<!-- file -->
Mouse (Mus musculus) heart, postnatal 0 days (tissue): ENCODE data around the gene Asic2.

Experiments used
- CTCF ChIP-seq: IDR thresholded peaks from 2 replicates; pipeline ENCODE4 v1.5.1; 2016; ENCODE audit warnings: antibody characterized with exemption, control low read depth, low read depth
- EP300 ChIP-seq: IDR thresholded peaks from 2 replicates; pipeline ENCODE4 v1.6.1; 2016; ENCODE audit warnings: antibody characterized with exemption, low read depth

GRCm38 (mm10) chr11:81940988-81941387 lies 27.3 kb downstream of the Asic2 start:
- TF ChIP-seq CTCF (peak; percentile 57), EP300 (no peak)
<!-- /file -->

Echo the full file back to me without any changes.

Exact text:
Mouse (Mus musculus) heart, postnatal 0 days (tissue): ENCODE data around the gene Asic2.

Experiments used
- CTCF ChIP-seq: IDR thresholded peaks from 2 replicates; pipeline ENCODE4 v1.5.1; 2016; ENCODE audit warnings: antibody characterized with exemption, control low read depth, low read depth
- EP300 ChIP-seq: IDR thresholded peaks from 2 replicates; pipeline ENCODE4 v1.6.1; 2016; ENCODE audit warnings: antibody characterized with exemption, low read depth

GRCm38 (mm10) chr11:81940988-81941387 lies 27.3 kb downstream of the Asic2 start:
- TF ChIP-seq CTCF (peak; percentile 57), EP300 (no peak)